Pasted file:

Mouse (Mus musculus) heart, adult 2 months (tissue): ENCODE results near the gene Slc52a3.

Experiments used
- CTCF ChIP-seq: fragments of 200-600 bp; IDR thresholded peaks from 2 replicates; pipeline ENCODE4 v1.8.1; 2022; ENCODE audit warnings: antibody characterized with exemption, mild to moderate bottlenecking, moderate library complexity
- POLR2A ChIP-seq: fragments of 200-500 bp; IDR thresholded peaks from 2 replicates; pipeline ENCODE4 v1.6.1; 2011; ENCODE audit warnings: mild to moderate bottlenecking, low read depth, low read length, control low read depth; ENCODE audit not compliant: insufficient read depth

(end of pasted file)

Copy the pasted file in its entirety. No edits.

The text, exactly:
Mouse (Mus musculus) heart, adult 2 months (tissue): ENCODE results near the gene Slc52a3.

Experiments used
- CTCF ChIP-seq: fragments of 200-600 bp; IDR thresholded peaks from 2 replicates; pipeline ENCODE4 v1.8.1; 2022; ENCODE audit warnings: antibody characterized with exemption, mild to moderate bottlenecking, moderate library complexity
- POLR2A ChIP-seq: fragments of 200-500 bp; IDR thresholded peaks from 2 replicates; pipeline ENCODE4 v1.6.1; 2011; ENCODE audit warnings: mild to moderate bottlenecking, low read depth, low read length, control low read depth; ENCODE audit not compliant: insufficient read depth